Here ismy updated circuit with opto-insulator used to trigger the MOSFET:

jallafish: That may cause problems if my 5v circuit will fail in the future. Looked at the opto-isolator and how it works. I have no clue on how to work out the charging time for the capacitors and how fast it can switch the MOSFET, but as a human not can click faster than apron. 100ms intervals, I would be surprised if it mattered.

The capacitors C3,C4 in your diagram are there to guard against spikes on the 12V rail (from turning the motor on and off) from affecting the MOSFET drive. They do not affect the speed at which the MOSFET can switch.

The turn-on and turn-off time of the MOSFET is mostly affected by the response of the opto-isolator.

I dont see why the mosfet will be off when AVR is starting up. Is it because the diode in the opto-isolator have some forward voltage that keeps it from triggering with a floating AVR uotput?

The LED in the optoisolator needs several milliamps to turn on the output transistor. When the AVR starts up, the pin will not be able to 'float up' and provide enough current to turn it on. The pin will have to be set as an output and driven HIGH to do that.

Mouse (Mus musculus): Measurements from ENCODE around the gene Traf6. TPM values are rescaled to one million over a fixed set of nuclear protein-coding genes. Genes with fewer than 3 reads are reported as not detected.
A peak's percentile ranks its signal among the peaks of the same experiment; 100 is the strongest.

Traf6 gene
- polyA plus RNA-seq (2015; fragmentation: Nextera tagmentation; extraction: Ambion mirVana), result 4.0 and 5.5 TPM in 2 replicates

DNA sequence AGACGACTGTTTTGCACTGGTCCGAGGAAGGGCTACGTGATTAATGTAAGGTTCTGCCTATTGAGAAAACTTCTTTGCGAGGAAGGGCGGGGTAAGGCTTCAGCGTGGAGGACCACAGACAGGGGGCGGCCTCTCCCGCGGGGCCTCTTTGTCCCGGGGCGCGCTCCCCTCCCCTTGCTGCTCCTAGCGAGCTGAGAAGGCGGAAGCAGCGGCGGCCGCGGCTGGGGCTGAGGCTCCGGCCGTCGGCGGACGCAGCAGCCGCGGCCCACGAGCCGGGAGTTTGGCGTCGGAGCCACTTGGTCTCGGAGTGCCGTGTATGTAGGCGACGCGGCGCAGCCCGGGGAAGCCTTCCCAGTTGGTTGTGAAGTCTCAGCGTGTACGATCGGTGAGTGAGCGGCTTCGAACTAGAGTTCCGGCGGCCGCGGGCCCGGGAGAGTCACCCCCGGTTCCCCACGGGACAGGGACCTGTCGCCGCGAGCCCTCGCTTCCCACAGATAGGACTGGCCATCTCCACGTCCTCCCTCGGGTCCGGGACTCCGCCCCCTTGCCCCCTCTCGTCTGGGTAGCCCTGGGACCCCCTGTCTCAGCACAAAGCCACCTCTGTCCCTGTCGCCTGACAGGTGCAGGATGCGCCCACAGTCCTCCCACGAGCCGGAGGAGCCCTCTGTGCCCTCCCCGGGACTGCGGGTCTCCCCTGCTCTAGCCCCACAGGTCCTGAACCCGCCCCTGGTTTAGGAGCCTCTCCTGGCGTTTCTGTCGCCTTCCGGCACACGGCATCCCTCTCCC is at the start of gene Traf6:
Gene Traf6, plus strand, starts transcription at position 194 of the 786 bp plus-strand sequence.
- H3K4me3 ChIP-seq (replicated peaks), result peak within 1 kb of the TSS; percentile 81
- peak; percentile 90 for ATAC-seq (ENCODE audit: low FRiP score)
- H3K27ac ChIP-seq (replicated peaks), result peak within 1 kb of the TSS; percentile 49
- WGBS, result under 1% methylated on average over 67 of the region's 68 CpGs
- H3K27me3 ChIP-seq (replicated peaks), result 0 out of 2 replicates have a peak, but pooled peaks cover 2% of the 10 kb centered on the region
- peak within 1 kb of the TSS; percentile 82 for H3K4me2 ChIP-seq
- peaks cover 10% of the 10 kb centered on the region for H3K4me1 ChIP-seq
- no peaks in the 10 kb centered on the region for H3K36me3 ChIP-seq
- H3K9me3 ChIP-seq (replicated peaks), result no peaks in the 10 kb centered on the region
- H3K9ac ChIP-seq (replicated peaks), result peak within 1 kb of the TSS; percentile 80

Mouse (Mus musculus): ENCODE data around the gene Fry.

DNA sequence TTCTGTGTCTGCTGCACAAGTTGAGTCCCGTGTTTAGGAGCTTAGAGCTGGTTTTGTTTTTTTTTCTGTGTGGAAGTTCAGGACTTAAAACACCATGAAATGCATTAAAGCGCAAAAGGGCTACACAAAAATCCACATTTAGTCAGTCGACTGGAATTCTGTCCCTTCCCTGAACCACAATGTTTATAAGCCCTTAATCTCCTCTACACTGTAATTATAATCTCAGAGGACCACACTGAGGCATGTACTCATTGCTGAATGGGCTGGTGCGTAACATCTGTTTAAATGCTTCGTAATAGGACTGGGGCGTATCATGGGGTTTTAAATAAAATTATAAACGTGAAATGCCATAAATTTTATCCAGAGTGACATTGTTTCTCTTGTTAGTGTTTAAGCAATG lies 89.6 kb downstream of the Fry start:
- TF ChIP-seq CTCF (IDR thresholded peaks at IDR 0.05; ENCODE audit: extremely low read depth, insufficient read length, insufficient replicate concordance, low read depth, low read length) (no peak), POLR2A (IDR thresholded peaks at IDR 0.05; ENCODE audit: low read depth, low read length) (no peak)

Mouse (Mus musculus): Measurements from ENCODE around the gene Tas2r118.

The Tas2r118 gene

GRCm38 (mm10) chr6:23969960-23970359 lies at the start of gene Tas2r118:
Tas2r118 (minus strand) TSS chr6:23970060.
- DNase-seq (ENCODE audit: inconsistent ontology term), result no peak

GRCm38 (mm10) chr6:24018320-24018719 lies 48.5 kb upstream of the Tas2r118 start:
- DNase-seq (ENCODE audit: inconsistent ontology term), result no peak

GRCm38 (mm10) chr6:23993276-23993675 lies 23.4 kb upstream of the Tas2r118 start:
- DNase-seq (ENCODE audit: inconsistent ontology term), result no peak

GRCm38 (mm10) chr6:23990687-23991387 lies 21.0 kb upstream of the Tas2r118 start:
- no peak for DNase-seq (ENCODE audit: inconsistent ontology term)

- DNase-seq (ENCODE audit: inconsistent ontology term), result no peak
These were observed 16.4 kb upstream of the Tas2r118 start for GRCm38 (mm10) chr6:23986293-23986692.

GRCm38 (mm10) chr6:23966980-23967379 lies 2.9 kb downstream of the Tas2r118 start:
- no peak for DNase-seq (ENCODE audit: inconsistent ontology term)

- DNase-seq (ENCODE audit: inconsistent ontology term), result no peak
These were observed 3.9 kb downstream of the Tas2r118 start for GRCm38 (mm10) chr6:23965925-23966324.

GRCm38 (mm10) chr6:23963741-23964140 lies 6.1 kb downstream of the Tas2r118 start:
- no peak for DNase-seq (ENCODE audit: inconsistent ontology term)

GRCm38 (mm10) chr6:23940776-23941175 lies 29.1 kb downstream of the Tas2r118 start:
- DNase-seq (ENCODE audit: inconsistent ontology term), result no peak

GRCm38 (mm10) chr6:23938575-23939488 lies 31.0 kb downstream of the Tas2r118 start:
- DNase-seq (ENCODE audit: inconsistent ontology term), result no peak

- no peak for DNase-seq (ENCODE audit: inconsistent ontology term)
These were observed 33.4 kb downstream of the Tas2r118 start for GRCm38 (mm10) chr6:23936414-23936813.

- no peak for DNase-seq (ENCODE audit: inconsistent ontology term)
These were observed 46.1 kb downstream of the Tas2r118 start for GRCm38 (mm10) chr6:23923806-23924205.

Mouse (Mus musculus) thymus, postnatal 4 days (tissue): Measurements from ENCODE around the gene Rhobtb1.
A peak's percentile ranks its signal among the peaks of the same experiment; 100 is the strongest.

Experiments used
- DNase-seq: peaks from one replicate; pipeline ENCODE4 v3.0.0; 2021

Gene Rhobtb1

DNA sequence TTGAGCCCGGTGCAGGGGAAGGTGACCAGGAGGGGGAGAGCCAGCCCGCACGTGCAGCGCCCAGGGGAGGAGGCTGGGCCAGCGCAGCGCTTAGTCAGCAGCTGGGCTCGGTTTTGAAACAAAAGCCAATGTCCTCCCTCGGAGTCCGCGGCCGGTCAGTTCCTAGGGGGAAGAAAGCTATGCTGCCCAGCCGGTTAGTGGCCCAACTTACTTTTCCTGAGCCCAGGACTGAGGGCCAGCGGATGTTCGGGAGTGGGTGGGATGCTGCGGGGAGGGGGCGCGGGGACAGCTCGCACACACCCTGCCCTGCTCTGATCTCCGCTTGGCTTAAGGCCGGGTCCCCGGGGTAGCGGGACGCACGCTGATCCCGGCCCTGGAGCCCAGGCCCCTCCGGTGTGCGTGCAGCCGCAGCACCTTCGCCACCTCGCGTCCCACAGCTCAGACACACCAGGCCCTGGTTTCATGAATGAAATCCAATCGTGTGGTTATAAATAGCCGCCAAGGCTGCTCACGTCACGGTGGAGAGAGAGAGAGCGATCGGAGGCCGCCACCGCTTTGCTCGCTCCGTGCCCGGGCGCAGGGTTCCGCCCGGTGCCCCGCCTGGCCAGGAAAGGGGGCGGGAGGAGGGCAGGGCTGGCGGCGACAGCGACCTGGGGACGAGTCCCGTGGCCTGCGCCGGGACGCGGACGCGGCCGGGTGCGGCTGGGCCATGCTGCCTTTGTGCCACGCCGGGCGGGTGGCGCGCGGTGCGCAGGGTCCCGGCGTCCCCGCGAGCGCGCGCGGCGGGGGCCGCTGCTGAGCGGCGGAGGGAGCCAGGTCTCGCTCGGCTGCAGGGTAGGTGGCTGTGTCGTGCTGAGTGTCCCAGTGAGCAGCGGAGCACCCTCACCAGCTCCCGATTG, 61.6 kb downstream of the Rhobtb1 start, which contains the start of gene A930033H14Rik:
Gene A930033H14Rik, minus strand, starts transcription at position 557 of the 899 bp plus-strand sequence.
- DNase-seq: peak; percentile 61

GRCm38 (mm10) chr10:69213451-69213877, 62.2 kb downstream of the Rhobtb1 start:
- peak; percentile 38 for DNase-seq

Here ismy updated circuit with opto-insulator used to trigger the MOSFET:

Looks good. (the diagram does say 4N24A instead of 4N25A, do you really mean that?)

Yours, TonyWilk

TonyWilk: Looks good. (the diagram does say 4N24A instead of 4N25A, do you really mean that?)

Hehe, no, just a typo.

Gonna order som parts that I need to assamble this, hopefully they will come within the first days of the next week. I will do some "prototyping" with my UNO, and hopefully have a working code ready when my parts arrive. Will update here then.

For now, realy thankful for the help TonyWilk, learned a lot the past two days